JPMorgan, Bank of America, Citigroup, and Wells Fargo assemble an Avengers-style banking alliance to save First Republic
In an epic display of financial unity, 11 powerhouse banks, led by the Fantastic Four – JPMorgan, Bank of America, Citigroup, and Wells Fargo – are swooping in to deposit a whopping $30 billion into the beleaguered First Republic Bank.
Joining the rescue squad: Morgan Stanley, Goldman Sachs, BNY Mellon, PNC Bank, State Street, Truist, and US Bank
Each member of this money-saving Justice League has pledged their support: the Fantastic Four will each contribute $5 billion, Goldman Sachs and Morgan Stanley will add $2.5 billion each, and the remaining banks will toss in a cool billion apiece. Thursday afternoon’s press release unveiled the daring rescue plan.
First Republic shares skyrocket 10% after its banking heroes save the day
The recent fear of depositors withdrawing funds from the lender, following Silicon Valley Bank’s demise, caused a catastrophic plunge in First Republic’s stock. But in true superhero fashion, the bank’s new allies swooped in, turning the tide and sending shares soaring.
First Republic’s stocks made a triumphant comeback on Thursday afternoon, rallying from a 30% drop earlier in the day. The bank had been exploring strategic options, including a possible merger with a larger institution, to bolster its liquidity. S&P and Fitch had downgraded its credit to junk status, but the cavalry arrived just in time.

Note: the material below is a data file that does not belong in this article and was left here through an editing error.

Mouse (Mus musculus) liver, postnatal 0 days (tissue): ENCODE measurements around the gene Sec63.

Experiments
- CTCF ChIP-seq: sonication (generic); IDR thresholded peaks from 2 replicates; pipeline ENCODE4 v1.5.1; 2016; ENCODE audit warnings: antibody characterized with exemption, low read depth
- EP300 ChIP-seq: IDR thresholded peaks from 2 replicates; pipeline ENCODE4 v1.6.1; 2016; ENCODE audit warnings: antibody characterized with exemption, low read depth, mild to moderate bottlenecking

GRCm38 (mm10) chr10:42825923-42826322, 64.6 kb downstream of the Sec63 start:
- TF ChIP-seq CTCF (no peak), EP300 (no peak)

Despite the turmoil, First Republic assured everyone on Sunday that its liquidity position remained ‘very strong.’ The bank had already received a $70 billion boost from the Federal Reserve and JPMorgan Chase.
First Republic’s shares have taken a beating this year, dropping 80%. Investors had been targeting lenders with large amounts of uninsured deposits, resulting in Silicon Valley Bank being seized after clients withdrew funds in the face of rising interest rates and losses in the bank’s bond holdings.
According to First Republic’s latest 10-K filing, 68% of its deposits were exposed without FDIC insurance, while Silicon Valley Bank’s uninsured deposits amounted to a jaw-dropping 94%.
Wall Street is learning to protect one of its own. Especially those who became a big player like First Republic in private banking and catering to the Top 2% and a legion of small business owners.
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